Spirit Horse Entertainment founders Michelle Hartly and Shari Hamrick want to create a “Canada South” film-friendly environment with their new production facility in San Marcos, Calif. To bolster this effort, the duo have formed an alliance with the Film Studio Group as consultants.
Located an hour and a half south of Los Angeles, the unfinished 190,000-square-foot studio is already in use as a shooting space. Once construction is completed, the facility will boast 70-foot-high ceilings, ranking it among the top North American and Australian studios suited for large-studio CGI or live-action projects. The facility will offer a fully operational back lot, six soundstages ranging from 18,000 to 27,000 square feet, and a 120,000-square-foot, six-story office building.
“Shari and I have spent so much time filming internationally that we just got tired of giving away American jobs,” Hartly said. “Our goal is to keep U.S. productions here where they belong by working with unions, studios, production companies, whatever it takes.” The team expects to employ 650 people on the 15-acre site.
Added Hamrick: “We are thrilled to be working with Steve Smith and everyone at the Film Studio Group, which is engaged in studio projects around the globe. They are the perfect partner.”
FSG will work with Spirit Horse in the studio’s initial startup and is talking with Spirit Horse about managing the facility, though no deal has been formalized. Hartly and Hamrick are looking for a commercial developer and additional partners to round out the team.
Discovered while scouting locations with the San Diego Film Commission, the site of the yet-to-be-named studio was originally a recycling and sorting plant. It’s an appropriate choice, says Smith, Los Angeles Center Studios founder and FSG partner. “This is certainly a dramatic adaptive reuse project.”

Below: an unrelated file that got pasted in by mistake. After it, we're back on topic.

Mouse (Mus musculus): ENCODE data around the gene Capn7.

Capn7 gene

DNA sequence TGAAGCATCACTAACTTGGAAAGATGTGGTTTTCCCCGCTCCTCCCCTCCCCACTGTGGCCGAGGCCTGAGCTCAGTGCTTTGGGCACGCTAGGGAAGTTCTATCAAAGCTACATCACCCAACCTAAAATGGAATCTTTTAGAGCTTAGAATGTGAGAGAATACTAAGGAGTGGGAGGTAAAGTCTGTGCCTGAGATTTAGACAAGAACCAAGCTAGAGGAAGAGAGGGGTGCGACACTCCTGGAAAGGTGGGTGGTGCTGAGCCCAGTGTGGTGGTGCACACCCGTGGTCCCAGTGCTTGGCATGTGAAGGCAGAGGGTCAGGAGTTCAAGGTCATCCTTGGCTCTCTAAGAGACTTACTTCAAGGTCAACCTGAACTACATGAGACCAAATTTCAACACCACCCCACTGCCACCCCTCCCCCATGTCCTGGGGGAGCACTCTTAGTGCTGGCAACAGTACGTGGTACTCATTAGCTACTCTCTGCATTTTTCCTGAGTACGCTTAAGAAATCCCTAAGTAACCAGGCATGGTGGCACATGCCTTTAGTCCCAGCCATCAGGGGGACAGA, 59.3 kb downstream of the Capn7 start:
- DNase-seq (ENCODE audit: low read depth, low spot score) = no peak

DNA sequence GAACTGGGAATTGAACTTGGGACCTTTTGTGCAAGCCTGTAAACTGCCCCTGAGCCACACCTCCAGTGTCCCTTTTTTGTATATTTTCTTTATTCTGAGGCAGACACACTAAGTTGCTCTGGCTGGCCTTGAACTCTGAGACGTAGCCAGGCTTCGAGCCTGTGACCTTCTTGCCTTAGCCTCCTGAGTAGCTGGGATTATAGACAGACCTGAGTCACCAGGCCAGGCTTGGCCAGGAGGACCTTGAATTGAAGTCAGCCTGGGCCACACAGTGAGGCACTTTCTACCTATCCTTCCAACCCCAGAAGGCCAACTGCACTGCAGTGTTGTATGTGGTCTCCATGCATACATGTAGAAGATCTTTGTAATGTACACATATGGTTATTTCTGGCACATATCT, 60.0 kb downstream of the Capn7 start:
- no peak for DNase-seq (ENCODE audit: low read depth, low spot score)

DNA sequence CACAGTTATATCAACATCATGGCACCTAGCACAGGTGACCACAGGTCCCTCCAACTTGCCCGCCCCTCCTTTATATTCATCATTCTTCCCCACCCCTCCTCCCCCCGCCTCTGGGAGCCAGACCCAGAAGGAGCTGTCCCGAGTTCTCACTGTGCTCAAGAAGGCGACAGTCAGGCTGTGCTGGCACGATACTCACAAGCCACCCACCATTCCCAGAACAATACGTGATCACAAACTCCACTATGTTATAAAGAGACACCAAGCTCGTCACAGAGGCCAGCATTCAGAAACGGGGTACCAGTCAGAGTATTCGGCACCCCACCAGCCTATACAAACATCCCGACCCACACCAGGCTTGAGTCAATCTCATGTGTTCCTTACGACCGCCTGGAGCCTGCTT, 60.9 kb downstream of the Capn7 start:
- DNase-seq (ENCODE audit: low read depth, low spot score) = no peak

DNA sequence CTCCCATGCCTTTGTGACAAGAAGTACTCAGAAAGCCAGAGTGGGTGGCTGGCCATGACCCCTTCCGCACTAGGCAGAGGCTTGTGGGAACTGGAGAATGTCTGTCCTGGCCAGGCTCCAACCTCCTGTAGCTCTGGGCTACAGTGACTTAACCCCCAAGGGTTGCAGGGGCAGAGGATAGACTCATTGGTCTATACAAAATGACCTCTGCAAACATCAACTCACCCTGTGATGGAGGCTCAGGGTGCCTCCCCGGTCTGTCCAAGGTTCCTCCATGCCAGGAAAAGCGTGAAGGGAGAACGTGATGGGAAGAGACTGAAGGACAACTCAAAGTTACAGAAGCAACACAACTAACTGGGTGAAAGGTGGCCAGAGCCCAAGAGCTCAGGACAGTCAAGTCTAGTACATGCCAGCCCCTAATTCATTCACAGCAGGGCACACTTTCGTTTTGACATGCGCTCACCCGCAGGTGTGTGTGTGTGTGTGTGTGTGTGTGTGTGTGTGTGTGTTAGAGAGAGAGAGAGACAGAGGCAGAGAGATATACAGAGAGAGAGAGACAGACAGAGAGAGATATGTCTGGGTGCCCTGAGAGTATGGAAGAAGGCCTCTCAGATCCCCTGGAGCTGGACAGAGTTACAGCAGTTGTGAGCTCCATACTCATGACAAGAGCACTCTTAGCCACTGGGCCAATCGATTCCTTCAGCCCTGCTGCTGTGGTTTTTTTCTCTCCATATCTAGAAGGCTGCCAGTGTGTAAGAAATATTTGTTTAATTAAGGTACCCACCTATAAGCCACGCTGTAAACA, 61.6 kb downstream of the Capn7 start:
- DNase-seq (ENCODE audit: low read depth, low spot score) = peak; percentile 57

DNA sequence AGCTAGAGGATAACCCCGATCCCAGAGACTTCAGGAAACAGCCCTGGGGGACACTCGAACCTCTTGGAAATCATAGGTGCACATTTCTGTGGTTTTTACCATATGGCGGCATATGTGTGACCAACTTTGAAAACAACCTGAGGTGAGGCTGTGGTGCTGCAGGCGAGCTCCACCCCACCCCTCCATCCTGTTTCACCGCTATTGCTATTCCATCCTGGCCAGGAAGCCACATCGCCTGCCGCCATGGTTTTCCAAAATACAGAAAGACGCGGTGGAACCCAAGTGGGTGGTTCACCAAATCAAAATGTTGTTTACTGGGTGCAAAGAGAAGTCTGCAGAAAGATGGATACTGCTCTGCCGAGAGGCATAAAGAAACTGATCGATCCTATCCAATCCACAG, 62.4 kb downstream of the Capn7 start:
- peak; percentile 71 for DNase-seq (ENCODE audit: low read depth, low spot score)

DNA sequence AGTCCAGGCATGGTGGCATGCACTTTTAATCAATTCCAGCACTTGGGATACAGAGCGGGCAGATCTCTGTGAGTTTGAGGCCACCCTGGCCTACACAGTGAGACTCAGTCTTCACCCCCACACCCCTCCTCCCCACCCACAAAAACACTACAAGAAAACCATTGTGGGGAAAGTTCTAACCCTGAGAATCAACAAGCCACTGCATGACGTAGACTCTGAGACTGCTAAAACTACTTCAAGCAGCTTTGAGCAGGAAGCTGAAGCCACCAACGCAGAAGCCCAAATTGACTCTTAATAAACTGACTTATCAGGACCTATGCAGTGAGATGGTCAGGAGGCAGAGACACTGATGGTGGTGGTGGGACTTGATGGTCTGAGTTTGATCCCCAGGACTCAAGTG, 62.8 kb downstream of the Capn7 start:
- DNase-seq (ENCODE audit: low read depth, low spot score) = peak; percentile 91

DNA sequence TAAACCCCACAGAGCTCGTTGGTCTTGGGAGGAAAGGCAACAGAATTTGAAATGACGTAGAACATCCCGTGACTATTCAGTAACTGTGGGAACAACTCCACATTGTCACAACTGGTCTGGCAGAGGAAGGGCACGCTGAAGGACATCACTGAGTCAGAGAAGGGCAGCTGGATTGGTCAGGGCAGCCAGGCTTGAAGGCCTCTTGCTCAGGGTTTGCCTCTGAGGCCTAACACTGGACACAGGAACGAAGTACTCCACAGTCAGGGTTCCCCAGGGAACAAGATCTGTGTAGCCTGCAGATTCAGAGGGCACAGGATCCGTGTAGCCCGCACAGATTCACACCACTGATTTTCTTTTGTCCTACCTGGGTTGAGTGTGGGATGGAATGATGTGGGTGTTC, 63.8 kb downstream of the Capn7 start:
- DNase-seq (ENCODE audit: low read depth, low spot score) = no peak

Bastien and Associates Inc., architects for Raleigh Studios, Manhattan Beach Studios, Los Angeles Center Studios and the $88 million Ciudad de la Luz 12-stage facility in Alicante, Spain, will design the studio and retrofit the existing buildings as soundstages. The architects are also FSG founding members with William F. White and Smith, Hricik & Munselle.
“The San Diego area has a long and successful history of movie and television production. It’s about time they had a state-of-the-art studio in San Marcos to support this tradition,” said the firm’s prexy, Gary L. Bastien.
This history — Stu Segall Prods., for example, has pumped $600 million in film and TV revenue into the San Diego economy over the last 16 years — will help make the new studio competitive, Hartly and Hamrick say.
They also cite the $50 million-$73 million in yearly production revenue that trickles down from Los Angeles, L.A. Center Studios’ production overflow and those 70-foot ceilings. Besides, they say, film crews won’t have to return to L.A. to complete post-production.
San Diego film commissioner Cathy Anderson says: “Stu Segall has created a template that has been crucial to their success. So the thought of having Spirit Horse do their magic here is fantastic. Our work is not done, however.”
Anderson cited the need to provide infrastructure for the “zone” around the stages: crew base, services, hotels, and government and community cooperation with the filmmakers. Anderson’s commission has offered San Marcos City Manager Rick Gittings assistance in cutting red tape and creating an easy permit system.
Spirit Horse encompasses feature-film development and Spirit Horse Prods., which produces more than 60 hours of TV programming, including “In the Valley of the Kings,” “Egypt: The Tomb of the Pharaohs” and “Secret Tunnel, Hidden Treasure,” airing internationally on the Discovery Channel.
Providing location and production services, Spirit Horse has worked with Universal, DreamWorks and Columbia TriStar. It is currently prepping four feature pics, including “Pegasus,” helmed by William Katt with producer Scott Duthie.
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Mega-action pics in search of a bridge to blast next month can contact the Colorado Film Commission and get two of them. The Penhall Co. is seeking a film industry partner to help blow up two concrete box-girder bridges in an urban setting at the intersection of Interstates 25 and 225 in Denver. The explosions can possibly be incorporated into movie scenes.
Each bridge consists of two concrete piers, two approach spans and one center span. Each approach span and support pier will be drilled and blasted.
Penhall is working with officials of the TREX (Transportation Expansion) project to ensure compliance with all regulations on blasting inside Denver city limits. Demolition is scheduled for Feb. 21 and 22. Interested parties should contact Jim Zappavigna, Penhall Co., (303) 934-3866.